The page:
Flexitarians Challenge the Vegetarians-Who Wins?

 The flexibility to add meat in the diet that puts more emphasis on fruits and vegetables is a welcome challenge to eating healthy. Other diet plans recommend what to eat and not to. Mildly put, with FLEXITARIANISM, one can EAT everything BUT greens and fruits mostly plus a serving of meat or fish once a week. A closer look at the diet, the addition of protein is a rated overhaul in the choice of total food consumption that floods the ads online or on TV. Observers find one great and remarkable piece about the Western diet as a mess up in establishing the ratio of calories to the total food weight. The American diet likewise is further examined focusing on meat as readily available and time that is never enough to catch a niche for the kitchen. Compounding this is the easy access to dinners and breakfast meals that can be thrown in the microwave or the oven when needed. The fact is, it’s the additives, sugar and sodium content in them that one should be alarmed of.

Flexitarianism, in company- a switch
The American table is typically laden with fries, sausages, and processed foods (cold cuts), potatoes, steaks pots roasts that sum up to a cholesterol and carbohydrates load up. It accounts for the $245 billion total cost spent for diabetes and $108.9 for coronary heart disease diagnosed Americans.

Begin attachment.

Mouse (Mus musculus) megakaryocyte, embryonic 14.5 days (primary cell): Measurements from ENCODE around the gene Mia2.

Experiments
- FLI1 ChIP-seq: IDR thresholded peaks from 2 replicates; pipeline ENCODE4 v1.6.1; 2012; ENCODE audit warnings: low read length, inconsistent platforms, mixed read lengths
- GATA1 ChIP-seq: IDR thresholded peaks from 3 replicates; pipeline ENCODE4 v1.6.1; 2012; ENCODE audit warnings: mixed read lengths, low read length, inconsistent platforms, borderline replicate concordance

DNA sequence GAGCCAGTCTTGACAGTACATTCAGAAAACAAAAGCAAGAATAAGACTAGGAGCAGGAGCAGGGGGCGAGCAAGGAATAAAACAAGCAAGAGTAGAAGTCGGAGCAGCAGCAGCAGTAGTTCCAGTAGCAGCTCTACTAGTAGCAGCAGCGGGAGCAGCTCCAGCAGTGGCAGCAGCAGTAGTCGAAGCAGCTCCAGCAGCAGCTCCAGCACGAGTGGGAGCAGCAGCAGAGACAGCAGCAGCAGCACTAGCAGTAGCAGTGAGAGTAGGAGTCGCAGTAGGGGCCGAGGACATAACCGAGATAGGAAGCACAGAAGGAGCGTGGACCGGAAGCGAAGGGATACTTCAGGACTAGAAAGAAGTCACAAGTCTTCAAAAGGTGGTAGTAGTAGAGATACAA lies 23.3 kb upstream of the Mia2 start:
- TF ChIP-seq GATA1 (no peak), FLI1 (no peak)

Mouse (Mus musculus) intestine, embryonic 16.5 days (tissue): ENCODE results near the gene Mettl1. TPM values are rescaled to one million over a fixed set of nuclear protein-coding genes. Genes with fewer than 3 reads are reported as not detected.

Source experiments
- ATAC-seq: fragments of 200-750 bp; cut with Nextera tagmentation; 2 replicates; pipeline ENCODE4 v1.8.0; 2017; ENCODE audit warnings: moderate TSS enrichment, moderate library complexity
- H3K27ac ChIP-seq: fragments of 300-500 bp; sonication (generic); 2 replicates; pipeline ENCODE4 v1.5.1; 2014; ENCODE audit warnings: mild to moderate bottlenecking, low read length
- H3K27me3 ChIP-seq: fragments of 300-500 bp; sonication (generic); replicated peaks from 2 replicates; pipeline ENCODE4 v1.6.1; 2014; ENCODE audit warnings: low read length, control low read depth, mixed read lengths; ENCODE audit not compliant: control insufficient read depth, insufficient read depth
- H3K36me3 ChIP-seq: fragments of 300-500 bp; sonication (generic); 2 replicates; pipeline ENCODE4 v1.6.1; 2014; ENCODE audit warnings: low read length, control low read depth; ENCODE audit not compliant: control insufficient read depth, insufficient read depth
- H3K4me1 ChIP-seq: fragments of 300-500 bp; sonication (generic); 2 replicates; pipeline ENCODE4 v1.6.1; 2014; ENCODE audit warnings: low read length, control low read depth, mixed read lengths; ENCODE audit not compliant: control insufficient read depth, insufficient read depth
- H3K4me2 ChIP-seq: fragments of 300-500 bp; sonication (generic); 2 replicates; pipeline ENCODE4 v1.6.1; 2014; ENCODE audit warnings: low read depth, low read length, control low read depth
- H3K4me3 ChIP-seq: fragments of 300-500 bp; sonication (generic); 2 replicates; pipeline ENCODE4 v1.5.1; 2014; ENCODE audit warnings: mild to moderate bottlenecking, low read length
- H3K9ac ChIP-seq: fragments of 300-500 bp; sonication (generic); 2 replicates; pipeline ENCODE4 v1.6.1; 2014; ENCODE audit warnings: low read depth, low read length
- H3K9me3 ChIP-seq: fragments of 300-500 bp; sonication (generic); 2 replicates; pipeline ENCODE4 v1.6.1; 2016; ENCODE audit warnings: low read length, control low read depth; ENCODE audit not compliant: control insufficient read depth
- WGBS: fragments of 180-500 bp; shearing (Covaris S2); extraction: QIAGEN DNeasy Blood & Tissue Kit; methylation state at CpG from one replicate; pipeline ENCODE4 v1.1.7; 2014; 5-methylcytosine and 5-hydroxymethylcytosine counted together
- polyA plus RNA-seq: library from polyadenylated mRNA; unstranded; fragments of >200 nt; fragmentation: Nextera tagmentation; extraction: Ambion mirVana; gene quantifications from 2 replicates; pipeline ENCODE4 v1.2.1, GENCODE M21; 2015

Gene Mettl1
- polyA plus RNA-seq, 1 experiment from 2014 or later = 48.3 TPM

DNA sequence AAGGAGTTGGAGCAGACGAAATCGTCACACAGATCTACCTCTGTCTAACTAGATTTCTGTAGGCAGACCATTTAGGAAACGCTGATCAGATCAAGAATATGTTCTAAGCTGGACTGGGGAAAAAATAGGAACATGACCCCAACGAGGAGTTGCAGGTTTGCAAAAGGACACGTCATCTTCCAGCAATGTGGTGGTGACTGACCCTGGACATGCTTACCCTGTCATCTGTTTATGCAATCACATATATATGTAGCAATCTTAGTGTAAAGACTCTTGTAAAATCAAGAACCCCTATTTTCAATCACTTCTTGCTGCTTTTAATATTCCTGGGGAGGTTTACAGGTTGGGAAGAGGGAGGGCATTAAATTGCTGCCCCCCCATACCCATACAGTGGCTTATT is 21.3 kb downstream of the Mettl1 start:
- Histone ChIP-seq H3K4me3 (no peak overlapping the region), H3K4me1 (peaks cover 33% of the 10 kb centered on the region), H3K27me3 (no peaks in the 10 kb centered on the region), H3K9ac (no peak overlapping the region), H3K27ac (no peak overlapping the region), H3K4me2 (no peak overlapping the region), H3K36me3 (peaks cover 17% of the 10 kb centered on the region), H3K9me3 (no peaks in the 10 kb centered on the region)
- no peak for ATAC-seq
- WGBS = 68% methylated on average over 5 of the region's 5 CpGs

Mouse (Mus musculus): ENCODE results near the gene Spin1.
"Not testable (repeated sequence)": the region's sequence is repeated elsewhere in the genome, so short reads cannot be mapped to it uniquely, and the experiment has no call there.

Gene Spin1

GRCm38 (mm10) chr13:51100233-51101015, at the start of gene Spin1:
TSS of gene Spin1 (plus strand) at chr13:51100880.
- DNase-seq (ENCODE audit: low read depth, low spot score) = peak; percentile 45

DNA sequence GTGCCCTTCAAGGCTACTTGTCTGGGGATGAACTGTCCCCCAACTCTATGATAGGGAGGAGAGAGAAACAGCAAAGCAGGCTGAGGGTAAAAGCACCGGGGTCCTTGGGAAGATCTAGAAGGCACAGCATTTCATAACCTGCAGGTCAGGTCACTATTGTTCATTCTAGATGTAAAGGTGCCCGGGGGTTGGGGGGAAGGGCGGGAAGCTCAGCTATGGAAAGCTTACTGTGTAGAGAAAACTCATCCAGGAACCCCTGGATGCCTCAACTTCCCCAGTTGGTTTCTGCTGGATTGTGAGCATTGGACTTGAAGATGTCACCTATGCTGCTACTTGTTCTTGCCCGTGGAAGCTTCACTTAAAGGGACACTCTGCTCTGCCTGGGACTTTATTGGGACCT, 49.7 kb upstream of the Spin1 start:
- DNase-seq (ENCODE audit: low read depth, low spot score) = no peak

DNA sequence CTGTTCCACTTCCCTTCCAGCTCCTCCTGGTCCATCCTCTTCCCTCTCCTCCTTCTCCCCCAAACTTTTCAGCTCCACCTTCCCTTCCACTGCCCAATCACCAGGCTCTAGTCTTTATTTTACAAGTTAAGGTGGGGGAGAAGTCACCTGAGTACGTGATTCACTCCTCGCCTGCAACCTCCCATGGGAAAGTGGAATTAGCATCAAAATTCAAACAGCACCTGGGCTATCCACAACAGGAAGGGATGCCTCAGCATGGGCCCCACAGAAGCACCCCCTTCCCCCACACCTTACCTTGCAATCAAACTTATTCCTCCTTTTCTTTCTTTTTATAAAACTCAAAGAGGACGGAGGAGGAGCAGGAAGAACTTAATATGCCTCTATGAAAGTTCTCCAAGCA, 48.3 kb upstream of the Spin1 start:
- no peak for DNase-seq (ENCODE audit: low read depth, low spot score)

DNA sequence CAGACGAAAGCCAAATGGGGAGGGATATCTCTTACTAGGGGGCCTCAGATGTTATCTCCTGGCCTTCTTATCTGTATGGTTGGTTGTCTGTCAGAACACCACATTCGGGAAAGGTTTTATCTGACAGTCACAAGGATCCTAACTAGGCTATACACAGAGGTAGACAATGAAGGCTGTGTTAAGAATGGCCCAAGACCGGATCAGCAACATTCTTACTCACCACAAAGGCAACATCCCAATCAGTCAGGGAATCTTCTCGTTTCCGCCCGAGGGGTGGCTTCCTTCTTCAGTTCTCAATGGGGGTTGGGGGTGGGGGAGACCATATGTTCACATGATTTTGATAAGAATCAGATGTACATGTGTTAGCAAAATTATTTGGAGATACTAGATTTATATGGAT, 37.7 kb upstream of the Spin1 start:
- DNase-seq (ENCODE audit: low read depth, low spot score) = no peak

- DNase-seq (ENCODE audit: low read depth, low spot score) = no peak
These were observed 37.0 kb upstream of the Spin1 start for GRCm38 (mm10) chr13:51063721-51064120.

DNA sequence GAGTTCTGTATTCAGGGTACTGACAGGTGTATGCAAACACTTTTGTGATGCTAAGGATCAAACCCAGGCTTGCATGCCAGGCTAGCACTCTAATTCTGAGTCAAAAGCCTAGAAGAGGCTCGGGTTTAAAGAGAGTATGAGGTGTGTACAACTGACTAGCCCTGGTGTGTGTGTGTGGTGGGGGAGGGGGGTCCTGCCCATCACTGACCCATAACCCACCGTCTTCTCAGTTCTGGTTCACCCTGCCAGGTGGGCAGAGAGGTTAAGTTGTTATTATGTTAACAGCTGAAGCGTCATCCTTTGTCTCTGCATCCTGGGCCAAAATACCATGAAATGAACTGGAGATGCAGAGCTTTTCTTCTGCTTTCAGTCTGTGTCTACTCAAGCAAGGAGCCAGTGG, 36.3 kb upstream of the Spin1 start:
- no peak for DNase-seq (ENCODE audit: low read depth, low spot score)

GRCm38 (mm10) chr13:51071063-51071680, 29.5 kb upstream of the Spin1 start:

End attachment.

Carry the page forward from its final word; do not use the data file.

Facts about Flexitarian diet  its “cousin” – pure vegetarian diet-

The food consumes mostly fruits and vegetables totally eliminating fish, eggs, nuts, grains among a few. Experts say that while it does reduce fat and fat containing product like fish and meat, a depletion of protein is accounted for. The non- inclusion of grains found beneficial in some other diets is looked at as a weakness in the solo vegetarian diet. Eaters in this diet scheme eat in raw form, but cooked ones are not entirely abandoned. The American vegans account for the consumption of pre-made products that have pulled huge revenues in the food industry. Time constraints in the food preparation that are standard alibis lead to summaries like this:

  • Eating the same veggies each week
  • Dependence on processed vegan food like vegan hot dogs, vegan pizzas, vegan burger, vegan meat rolls which when evaluated, content is laden with sodium as the preservative
  • Eating fresh fruits and veggies fresh from the garden or fresh from the farmer’s market but eaters fail to validate other vegan food that would have made the diet, not calcium, or B-12 deficient.
  • Getting rid of protein gives way to protein malabsorption

Sharing a sister’s plate:
The arguments about the vegans staying solo on greens and fruits entirely abandoning protein invite Flexitarian diet’s “relatives” to come to the rescue. The offer is a little help from protein. Recent surveys state that even pure vegan diet does not guarantee cancer protection and worst, the prevention of diseases. By eliminating protein and grains, (studies similarly show), pure vegans are not any less free from diabetes. The diet has been evaluated consistent with significant levels of high glycation end products that are precursors to kidney and heart diseases. In short, is there truth to the claim that pure vegetables and fruits will spare one from the diseases that most Americans are afraid of?
Photos in the collage are from my personal collections.
September 2014
all rights reserved

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